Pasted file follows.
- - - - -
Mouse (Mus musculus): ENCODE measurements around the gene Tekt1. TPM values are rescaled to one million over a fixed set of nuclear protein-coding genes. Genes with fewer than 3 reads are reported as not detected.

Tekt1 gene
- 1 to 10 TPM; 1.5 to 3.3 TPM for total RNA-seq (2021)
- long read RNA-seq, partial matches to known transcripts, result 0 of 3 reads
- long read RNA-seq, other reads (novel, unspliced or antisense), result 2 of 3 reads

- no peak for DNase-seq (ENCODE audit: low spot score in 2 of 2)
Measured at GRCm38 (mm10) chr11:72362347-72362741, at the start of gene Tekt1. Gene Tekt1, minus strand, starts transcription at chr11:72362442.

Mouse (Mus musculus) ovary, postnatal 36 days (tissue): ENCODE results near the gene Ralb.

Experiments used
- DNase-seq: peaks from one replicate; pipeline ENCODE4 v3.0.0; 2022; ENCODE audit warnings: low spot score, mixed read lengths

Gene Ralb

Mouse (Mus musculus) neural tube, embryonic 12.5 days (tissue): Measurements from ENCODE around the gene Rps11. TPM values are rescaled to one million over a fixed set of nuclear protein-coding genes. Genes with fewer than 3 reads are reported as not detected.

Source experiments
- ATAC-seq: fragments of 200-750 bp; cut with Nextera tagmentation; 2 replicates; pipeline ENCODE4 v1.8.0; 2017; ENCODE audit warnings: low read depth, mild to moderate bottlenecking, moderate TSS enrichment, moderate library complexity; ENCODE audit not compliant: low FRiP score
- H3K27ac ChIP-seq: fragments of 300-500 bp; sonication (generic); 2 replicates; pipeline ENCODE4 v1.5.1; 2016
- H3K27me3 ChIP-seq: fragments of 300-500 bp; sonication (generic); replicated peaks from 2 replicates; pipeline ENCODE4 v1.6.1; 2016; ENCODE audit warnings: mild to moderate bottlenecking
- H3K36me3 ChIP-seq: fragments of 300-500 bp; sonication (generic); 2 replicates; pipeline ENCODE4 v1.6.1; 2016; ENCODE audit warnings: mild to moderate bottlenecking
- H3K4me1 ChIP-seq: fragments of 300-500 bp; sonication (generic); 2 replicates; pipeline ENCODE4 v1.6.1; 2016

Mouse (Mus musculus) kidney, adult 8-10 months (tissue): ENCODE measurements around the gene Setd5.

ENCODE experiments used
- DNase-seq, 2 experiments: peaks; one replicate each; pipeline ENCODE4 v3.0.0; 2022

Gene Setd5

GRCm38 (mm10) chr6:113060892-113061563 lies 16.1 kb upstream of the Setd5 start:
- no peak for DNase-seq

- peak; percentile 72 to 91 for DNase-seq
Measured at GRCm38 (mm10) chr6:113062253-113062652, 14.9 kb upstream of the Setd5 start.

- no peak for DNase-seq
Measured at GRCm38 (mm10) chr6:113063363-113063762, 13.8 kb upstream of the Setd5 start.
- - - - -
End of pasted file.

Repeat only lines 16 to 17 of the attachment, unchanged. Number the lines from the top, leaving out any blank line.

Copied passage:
- H3K27me3 ChIP-seq: fragments of 300-500 bp; sonication (generic); replicated peaks from 2 replicates; pipeline ENCODE4 v1.6.1; 2016; ENCODE audit warnings: mild to moderate bottlenecking
- H3K36me3 ChIP-seq: fragments of 300-500 bp; sonication (generic); 2 replicates; pipeline ENCODE4 v1.6.1; 2016; ENCODE audit warnings: mild to moderate bottlenecking